Barclay Tagg, who is having a phenomenal spring/summer meet at Belmont Park, says most of his maiden grass winners never worked on turf first. "Absolutely, mostly all of them I had for the last 30 years I trained," he said. "Because I didn't have anywhere to work them on the grass. They don't usually let you have a grass work unless you're down at Palm Meadows Training Center (in South Florida) for the winter. Nowadays, I try to get them all a grass work down there. I don't really think you need a grass work for them, but if you can do it, fine. But at most racetracks you can't do it. They won't let you on it with a maiden.


Hall of Fame trainer Shug McGaughey wasn't sure whether his first-time starter Tourism would handle grass or not when she made her debut in the sixth race at Belmont Park, June 6th. The three-year-old filly is by Seeking the Gold out of the Pleasant Colony mare Resort, and she had never even galloped on grass. "This filly here, we couldn't have her on the turf at Belmont; maidens can't go on grass," he said. "So she had never been on it before. But there was a race going seven-eighths the other day, and I had another filly I wanted to run there. So I knew this race was coming up. So I said, `Well, let's go on and give it a try'. Being by Seeking the Gold, she probably should like it."

Just like all of McGaughey's young horses, Tourism had been thoroughly prepared for her debut. She showed workouts in the Daily Racing Form from mid-February through late March at Payson Park in Florida, then seven workouts at Belmont Park. McGaughey rarely works first-time starters quickly, but Tourism's final work was a sharp one, four furlongs breezing in :48 3/5, the 19th fastest of 50 horses working that morning at that distance on Belmont's main track.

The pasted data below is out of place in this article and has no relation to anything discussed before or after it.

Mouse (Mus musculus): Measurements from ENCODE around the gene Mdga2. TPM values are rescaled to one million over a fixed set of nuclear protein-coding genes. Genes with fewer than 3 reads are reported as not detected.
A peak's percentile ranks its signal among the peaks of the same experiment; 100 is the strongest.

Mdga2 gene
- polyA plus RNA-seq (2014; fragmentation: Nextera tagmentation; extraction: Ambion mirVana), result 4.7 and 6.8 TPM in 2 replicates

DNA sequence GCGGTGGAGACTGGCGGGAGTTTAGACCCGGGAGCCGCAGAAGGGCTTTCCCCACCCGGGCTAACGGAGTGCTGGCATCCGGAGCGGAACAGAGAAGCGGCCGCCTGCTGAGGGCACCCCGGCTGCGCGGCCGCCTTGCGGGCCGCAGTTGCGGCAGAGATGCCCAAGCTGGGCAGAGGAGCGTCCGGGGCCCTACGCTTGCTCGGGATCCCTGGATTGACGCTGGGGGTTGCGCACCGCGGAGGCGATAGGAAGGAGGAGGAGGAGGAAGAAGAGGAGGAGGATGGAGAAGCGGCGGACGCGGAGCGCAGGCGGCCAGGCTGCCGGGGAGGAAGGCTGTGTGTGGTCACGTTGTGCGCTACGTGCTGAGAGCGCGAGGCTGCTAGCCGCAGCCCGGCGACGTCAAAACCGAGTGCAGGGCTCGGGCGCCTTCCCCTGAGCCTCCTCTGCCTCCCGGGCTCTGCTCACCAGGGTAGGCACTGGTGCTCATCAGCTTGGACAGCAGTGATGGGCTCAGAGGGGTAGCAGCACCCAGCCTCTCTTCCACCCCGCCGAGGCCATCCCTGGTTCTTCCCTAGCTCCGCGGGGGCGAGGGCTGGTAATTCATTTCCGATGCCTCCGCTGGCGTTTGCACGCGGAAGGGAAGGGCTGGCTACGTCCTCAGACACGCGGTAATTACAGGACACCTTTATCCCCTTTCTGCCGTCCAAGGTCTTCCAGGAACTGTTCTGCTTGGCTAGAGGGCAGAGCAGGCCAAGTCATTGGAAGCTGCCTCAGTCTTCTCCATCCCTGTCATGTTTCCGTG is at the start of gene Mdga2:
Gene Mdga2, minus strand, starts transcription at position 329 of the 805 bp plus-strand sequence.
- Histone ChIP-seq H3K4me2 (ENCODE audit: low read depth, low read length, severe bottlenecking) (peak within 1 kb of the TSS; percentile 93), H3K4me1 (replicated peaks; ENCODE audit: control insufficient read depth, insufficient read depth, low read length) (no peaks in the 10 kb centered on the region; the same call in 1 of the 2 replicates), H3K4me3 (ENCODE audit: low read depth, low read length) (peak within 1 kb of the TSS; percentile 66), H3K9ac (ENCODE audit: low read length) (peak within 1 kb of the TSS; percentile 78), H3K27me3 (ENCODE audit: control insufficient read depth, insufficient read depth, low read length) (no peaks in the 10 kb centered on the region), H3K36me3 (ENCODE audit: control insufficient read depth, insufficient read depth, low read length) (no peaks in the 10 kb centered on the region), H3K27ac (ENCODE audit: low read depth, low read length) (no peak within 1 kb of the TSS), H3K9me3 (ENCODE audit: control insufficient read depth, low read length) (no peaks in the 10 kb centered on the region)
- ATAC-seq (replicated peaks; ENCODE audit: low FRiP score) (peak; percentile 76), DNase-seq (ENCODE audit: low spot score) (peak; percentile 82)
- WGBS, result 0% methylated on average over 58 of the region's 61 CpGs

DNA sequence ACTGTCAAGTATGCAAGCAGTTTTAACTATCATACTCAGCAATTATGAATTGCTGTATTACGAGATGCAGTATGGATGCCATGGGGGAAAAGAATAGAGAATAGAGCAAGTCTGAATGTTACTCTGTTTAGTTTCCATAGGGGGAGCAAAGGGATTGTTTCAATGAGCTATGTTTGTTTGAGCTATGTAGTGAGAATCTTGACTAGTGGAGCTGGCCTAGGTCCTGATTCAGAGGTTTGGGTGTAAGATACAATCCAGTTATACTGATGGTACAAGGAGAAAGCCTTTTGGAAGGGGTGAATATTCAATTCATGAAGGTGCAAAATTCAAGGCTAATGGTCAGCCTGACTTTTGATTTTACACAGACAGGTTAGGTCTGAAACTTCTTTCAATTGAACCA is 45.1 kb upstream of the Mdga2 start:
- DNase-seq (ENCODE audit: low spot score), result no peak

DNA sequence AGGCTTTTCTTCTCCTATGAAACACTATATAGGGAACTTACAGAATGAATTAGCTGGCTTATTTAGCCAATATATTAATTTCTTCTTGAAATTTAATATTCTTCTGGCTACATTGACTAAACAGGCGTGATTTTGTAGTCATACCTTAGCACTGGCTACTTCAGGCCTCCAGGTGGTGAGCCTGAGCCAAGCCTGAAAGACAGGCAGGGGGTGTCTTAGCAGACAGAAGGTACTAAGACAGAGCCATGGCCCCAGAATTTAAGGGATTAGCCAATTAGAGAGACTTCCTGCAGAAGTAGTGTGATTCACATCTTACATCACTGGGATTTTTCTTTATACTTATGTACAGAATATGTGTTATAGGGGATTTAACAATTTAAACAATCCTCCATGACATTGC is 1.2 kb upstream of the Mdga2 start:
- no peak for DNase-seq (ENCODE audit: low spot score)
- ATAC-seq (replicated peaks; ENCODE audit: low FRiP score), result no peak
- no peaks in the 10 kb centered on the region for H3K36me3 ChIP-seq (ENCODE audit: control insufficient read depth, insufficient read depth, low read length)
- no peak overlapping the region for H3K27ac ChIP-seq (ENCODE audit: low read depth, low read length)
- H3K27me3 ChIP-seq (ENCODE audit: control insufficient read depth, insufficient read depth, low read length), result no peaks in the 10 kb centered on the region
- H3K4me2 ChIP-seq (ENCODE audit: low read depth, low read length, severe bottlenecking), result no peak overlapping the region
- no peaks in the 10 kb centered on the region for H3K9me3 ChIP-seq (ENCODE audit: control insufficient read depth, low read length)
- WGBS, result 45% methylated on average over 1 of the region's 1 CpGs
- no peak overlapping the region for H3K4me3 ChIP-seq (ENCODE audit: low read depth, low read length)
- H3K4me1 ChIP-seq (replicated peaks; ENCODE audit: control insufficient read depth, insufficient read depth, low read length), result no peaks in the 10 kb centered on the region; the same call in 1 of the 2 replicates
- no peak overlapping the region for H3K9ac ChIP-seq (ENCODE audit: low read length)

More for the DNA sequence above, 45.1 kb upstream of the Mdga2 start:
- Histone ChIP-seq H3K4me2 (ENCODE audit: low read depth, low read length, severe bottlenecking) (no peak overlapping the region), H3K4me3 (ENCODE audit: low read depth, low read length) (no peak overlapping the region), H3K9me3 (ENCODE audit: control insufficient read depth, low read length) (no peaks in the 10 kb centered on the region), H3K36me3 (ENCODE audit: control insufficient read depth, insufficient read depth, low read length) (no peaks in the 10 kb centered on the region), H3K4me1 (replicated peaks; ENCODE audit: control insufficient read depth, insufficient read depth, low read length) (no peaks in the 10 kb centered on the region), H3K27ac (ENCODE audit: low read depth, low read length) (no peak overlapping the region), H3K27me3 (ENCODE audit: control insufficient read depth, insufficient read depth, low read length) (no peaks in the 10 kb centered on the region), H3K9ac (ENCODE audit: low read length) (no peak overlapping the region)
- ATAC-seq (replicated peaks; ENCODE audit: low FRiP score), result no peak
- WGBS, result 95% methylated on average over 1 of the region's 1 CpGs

Tourism loved the turf. Breaking from the rail and benefiting from an excellent ride by new Hall of Famer Edgar Prado, Tourism got through on the inside and won her debut narrowly.

If Tourism had made her debut at Saratoga, she might have had a grass work first. In New York, maidens are barred from working on grass at Belmont Park, but that's not true at Saratoga Race Course, thanks to the Oklahoma Training Track turf course. "Saratoga is a little different because of the training track," Race Secretary P.J. Campo said. "Maidens can work on it any time. On the main course, maidens are not allowed during the meet. We don't want 100 horses to go over there every week. We work Monday, Wednesday and Friday."

During the six-week Saratoga meet from July 23rd through September 1st, McGaughey will work his first-time turf maidens on grass. "At Saratoga, I will, just to see," he said. "Sometimes, a change in atmosphere helps them."

The day after Tourism scored for McGaughey, George Weaver and Keith O'Brien sent out first-time turfers in a $57,000 New York-bred maiden grass race at a mile and an eighth at Belmont. Weaver's Beyond Challenge had been beaten badly in three dirt starts. O'Brien's Imperial Way had a pair of thirds, a sixth and a fifth in four dirt starts.

Because Beyond Challenge was stabled at the Oklahoma Training Track, Weaver was able to give him a grass work, and he went four furlongs around dogs (pylons) in :50 1/5, 11th best of 16 at that distance on the grass course that morning. Imperial Way had not worked since finishing fifth in his last start.